FROM THE CRITTENDEN COUNTY CIRCUIT COURT [NO. 18CR-17-518]
HONORABLE JOHN N. FOGLEMAN, JUDGE
Lewellen, for appellant.
Rutledge, Att'y Gen., by: Kent G. Holt, Ass't
Att'y Gen., for appellee.
LARRYD. VAUGHT, JUDGE
Lamarvin Farmer appeals the sentencing order entered by the
Crittenden County Circuit Court convicting him of one count
of attempted capital murder, with an enhancement for
employing a firearm; sixteen counts of second-degree unlawful
discharge of a firearm from a vehicle, with each count being
enhanced for employing a firearm; and one count of fleeing,
with an enhancement for employing a firearm. Farmer was
sentenced to a total of ninety-six years' imprisonment
for these convictions. On appeal, Farmer raises three points:
(1) the circuit court erred in denying his motion for
mistrial; (2) the circuit court erred in denying his motion
for new trial; and (3) there was insufficient evidence
corroborating the accomplice testimony to support his
convictions. We affirm.
trial, the evidence established that around 9:30 p.m. on May
19, 2017, patrol officer Cody Gross of the West Memphis
Police Department observed a gold Oldsmobile Alero with three
occupants turn into a convenience store. Officer Gross
witnessed two of the occupants of the Alero, Farmer and
Vondre McClure, standing outside the vehicle at the gas
station. When the Alero left the convenience store, the
officer followed it. As the vehicle approached speeds of
fifty-five to sixty-five miles an hour, Officer Gross turned
on his blue lights to initiate a traffic stop. The Alero made
an abrupt right turn without applying the brakes, after which
someone in the backseat of the Alero pointed an assault rifle
out of the window and began firing multiple shots at the
officer. One of the bullets struck the passenger-side
windshield of Officer Gross's patrol vehicle. Officer
Gross stopped his vehicle, and the Alero drove away. Law
enforcement officers later found the Alero in a ditch at a
dead end still running with the front doors open.
Gross testified that he was familiar with Farmer's
vehicle and had assumed, immediately after the incident, that
Farmer was driving it when the shots were fired from the
backseat. Gross further testified that he could have been
mistaken and that he was unable to identify the person who
was driving. After reviewing surveillance video from the
convenience store, Officer Gross stated that Farmer was
wearing a green shirt and a watch and that McClure was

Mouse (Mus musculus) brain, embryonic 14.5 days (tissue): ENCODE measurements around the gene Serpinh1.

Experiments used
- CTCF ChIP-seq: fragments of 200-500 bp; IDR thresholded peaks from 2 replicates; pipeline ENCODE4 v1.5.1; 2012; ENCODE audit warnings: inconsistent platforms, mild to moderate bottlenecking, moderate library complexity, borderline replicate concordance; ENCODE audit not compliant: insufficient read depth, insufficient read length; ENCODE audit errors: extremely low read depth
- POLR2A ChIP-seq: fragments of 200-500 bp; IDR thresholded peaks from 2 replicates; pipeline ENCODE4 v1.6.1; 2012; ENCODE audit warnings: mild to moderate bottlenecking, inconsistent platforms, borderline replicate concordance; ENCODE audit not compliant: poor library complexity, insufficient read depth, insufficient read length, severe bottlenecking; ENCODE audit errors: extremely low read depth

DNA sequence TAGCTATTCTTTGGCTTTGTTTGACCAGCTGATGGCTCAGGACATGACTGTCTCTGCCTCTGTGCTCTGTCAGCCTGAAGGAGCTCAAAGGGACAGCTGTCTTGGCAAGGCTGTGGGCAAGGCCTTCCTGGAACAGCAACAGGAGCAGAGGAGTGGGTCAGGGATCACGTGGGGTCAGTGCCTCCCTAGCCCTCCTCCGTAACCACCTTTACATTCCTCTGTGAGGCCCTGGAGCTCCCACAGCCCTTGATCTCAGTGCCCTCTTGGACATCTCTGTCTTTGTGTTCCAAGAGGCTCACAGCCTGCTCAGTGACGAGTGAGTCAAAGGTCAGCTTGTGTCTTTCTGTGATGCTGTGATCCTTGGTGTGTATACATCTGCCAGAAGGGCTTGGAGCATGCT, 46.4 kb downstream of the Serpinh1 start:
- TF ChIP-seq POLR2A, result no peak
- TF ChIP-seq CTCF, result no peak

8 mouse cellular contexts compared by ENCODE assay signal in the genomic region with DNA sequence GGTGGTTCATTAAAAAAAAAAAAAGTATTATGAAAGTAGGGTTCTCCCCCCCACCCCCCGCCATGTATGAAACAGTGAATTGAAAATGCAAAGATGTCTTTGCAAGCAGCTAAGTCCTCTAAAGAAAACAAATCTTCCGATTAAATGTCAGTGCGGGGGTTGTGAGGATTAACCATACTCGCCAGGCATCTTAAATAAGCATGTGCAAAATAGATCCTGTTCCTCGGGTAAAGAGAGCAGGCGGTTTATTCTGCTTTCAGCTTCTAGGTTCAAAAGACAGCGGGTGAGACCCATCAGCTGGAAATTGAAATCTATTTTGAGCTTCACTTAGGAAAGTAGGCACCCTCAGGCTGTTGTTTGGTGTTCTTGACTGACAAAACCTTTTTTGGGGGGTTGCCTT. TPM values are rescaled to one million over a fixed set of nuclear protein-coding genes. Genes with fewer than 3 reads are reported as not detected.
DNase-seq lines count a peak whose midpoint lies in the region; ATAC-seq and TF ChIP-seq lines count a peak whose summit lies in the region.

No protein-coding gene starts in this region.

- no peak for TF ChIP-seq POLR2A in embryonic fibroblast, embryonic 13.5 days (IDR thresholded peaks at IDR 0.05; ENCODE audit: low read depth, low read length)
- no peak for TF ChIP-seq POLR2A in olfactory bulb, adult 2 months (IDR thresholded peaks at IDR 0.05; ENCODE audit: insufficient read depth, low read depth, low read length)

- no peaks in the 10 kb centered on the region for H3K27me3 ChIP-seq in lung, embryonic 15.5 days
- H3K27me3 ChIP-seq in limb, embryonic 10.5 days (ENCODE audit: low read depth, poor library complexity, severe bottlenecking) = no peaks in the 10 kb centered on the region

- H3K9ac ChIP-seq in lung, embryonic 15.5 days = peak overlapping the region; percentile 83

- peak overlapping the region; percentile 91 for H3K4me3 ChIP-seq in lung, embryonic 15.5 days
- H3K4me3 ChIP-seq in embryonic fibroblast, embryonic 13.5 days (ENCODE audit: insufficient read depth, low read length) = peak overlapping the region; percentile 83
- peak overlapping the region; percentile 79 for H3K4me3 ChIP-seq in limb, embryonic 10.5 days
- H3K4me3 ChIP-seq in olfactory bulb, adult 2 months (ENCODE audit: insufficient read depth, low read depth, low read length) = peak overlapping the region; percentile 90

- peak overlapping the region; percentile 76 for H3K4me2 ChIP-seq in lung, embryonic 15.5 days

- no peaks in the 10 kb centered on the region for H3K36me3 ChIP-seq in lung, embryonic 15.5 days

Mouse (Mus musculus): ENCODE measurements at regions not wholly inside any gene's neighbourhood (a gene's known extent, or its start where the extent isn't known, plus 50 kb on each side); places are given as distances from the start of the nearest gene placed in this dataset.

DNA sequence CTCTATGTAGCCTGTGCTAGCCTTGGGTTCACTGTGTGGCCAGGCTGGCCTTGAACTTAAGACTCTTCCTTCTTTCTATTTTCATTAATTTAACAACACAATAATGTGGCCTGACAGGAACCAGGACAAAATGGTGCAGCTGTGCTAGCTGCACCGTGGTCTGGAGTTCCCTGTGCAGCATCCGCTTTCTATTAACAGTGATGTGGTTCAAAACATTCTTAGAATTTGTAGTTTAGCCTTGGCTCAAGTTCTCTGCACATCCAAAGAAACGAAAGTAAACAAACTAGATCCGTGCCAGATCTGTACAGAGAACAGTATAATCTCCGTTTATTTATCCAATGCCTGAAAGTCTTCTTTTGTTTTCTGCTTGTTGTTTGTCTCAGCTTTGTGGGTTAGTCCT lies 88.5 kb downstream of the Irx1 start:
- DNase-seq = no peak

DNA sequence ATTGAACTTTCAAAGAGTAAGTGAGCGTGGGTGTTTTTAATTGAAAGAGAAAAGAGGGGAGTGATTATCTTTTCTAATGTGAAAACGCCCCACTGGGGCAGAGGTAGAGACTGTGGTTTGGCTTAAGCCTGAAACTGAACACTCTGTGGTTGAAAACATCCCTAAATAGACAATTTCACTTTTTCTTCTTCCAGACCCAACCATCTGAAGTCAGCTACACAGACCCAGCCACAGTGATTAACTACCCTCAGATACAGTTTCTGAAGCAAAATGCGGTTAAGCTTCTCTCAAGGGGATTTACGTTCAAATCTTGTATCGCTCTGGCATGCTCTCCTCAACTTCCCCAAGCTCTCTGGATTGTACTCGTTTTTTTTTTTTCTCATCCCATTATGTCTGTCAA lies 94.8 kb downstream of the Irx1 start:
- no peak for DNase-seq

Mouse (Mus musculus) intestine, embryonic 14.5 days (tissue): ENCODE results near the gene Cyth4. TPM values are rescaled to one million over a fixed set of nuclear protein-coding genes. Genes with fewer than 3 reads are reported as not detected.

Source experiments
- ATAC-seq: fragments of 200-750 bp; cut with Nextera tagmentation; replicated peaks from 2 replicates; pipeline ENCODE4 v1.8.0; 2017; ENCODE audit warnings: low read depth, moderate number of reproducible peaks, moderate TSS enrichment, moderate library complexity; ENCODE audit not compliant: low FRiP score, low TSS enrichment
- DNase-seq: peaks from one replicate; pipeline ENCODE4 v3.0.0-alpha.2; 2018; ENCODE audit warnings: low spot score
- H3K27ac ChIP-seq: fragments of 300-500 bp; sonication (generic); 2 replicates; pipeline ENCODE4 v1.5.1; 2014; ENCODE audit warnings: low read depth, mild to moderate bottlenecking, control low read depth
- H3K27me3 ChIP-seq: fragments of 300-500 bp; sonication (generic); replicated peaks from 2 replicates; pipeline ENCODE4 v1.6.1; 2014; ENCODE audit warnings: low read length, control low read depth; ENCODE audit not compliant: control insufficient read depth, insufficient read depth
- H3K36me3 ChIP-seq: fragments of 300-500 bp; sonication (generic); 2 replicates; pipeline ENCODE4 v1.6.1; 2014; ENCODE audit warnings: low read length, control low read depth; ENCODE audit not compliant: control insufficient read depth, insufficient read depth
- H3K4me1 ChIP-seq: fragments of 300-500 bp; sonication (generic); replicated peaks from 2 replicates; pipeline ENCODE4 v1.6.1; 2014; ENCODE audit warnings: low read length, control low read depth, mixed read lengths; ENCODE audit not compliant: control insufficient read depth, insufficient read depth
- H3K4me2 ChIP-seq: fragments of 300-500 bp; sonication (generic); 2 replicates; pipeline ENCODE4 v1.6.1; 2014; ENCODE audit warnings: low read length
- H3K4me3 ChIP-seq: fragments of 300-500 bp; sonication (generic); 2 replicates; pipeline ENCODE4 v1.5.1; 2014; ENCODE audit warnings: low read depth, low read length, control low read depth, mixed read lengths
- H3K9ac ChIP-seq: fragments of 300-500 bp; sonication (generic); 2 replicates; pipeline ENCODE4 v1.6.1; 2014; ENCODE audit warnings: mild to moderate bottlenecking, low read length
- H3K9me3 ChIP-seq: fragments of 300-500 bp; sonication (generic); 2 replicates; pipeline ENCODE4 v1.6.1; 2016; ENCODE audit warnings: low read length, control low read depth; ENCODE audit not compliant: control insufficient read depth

wearing a red hooded sweatshirt.
McClure, and JK, a minor, were arrested following the
incident. Farmer gave an interview to police wherein he
stated that the Alero is his vehicle and that he had been
driving the vehicle. He said that he was going to pull over
for the officer when JK unexpectedly started firing a weapon
from the backseat. Farmer denied that either he or McClure
shot at the officer. Farmer stated that once he stopped the
vehicle, he ran from his car on foot.
testified at trial that JK had been driving the Alero when
Farmer, who was in the backseat, fired the assault rifle at
Officer Gross. McClure stated that when the officer tried to
stop the Alero, Farmer told JK to "go, go." McClure
further testified that when JK reached a dead end, all three
occupants jumped out of the car and ran away. McClure stated
that he met up with Farmer later that night and that Farmer
told McClure that JK was going to take the blame as the
shooter and for McClure not to "snitch." According
to McClure, when he disagreed with Farmer's plan, McClure
felt threatened by Farmer. McClure turned himself in to the
authorities the next day.
also testified that he had given three interviews to police.
In his first two interviews, he said that he had lied and
told officers that Farmer was the driver and that JK was in
the backseat firing the assault rifle because that is what
Farmer told him to say, and he was afraid of Farmer. McClure
said that he received seven or eight letters from Farmer
while they were both in jail indicating that JK was going to
take the blame as the shooter, stating that there was no
evidence against Farmer or McClure, and instructing McClure
not to "snitch." McClure testified that he
requested a third police interview, and on February 2, 2018,
he told the police the truth that JK had been driving the
Alero and that Farmer was the person who had shot the assault
rifle from the backseat.
Taylor, a sergeant with the West Memphis Police Department,
testified that he was skeptical about McClure's third